Photo credit: Magda Ehlers on Pexels.com

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Musing

Dairy King

There’s an old phrase that says you can’t go home. I, for one, believe it. Being the sentimental fool that I am, I hate to see a change that I didn’t instigate. When one goes home you see how the world has marched on without you – growing and changing while you have stayed the same in relation to that place.  It’s a little bit heartbreaking – at least for me.

This last Friday another piece of my childhood died. No, it wasn’t a person. It was a place, The Dairy King Drive-In in Nashville, TN.  Its original location was walking distance from my house. It served cones, shakes and homemade fried pies along with burgers and fries. Sometime in the 1970s they started serving a meat and three plate lunch every Monday through Friday. I can still taste their cornbread cakes that came with every meal. They came out in these little wax paper sandwich baggies.  They didn’t even need butter as they were dripping with butter or maybe it was grease – but they were so delicious.

The place flooded more times than anyone could count but they rebuilt and kept dishing out great food. Over the years, they grew and expanded to include the original building and an air-conditioned eating space right next door.  When the whole city of Nashville endured a massive flood in 2010 everyone thought they were done for good. But, like a phoenix from the ashes, they rebuilt in a new place where they wouldn’t get flooded again but in the same neighborhood of Woodbine/South Nashville.

Even though I rarely return to Nashville, I still followed their page on Facebook.  Last week, when they announced this would be their last week of business it was all I could do not to jump in the car and drive 14 hours just for one of their plate lunches. It absolutely broke my heart. I have wonderful childhood memories of talking my mother or one of her siblings into taking me to get a cone at night after dinner. When my Granny was sick with cancer their plate lunches were about the only thing she’d eat. To think I will never again be able to get those cornbread cakes in a wax sandwich bag just hurts me down to my soul.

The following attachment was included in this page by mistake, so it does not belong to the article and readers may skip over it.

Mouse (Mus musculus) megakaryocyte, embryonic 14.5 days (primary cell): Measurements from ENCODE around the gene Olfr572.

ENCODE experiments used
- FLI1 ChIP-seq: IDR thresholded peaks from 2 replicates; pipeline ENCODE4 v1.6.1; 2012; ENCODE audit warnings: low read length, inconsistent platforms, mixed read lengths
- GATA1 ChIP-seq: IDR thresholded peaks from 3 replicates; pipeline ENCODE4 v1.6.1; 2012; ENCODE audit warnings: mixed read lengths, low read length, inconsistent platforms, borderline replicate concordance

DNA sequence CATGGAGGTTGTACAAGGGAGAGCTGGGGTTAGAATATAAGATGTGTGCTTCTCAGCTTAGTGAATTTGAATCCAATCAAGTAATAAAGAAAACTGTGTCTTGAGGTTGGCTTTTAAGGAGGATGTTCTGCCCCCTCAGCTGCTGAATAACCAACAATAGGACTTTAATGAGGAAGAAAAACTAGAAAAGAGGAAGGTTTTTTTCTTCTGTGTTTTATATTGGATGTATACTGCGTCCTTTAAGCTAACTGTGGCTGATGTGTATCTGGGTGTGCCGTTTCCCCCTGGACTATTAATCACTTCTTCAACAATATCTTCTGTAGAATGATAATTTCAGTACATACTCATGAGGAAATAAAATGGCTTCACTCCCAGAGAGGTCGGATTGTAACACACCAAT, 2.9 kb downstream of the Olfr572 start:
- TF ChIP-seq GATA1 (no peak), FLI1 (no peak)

I understand why they are closing. They just can’t make ends meet with all the Covid-19 restaurant closures and the new mortgage from the “new” 2010 building.  As they said in their farewell Facebook post, they cannot cover 100% of their expenses on 50% of their income. I know countless other businesses are in the same boat. Covid isn’t only killing people, it’s destroying people’s lives and livelihoods.

I wish I could do something to help Dairy King re-open/stay afloat but since they have put the business up for sale, I’m pretty sure I can’t. Instead, I will get take out from my favorite mom and pop Chinese or Mexican place. It’s not the same but hopefully, it will make a slight difference to another small business.

Photo Note: I’d love to add a photo on this one but they are all someone else property.  If you want to see what the place looked like just google Dairy King Nashville.  Maybe a local Nashville artist will paint the building before it’s gone. I’d buy a copy of that.

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Musing

Time for a break

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As the kids say these days, we did a thing. We took the great American road to the Gulf Coast and it was glorious. We drove through 5 states and it took us two days although we could’ve done it in one. We passed giant RV buses, pull behind campers and mini-winnies. Nearly every car we passed had a clamshell on top or a trailer hitch shelf carrying a cooler or beach chairs.

I rediscovered things about this part of the country that I had forgotten – the way the marsh smells, cattails in ditches, adorable fruit stands on two lane roads that sell boiled peanuts, tomatoes the size of softballs and molases. I forgot the accents of Alabama, Georgia and Mississippi.  I have a strong Southern accent. No one would ever mistake me for a New Yorker that’s for sure but there are tiny nuances in those states’ accents I had totally forgotten. Every store, and I do mean every store, carries beach goods, towels and sunscreen. Everyone is laid back and rarely in a hurry – from cashiers at the grocery store to the lady cleaning the pool area of the condo.  Servers are about the only people who hustle. What’s crazy is no one seems to mind the slow pace.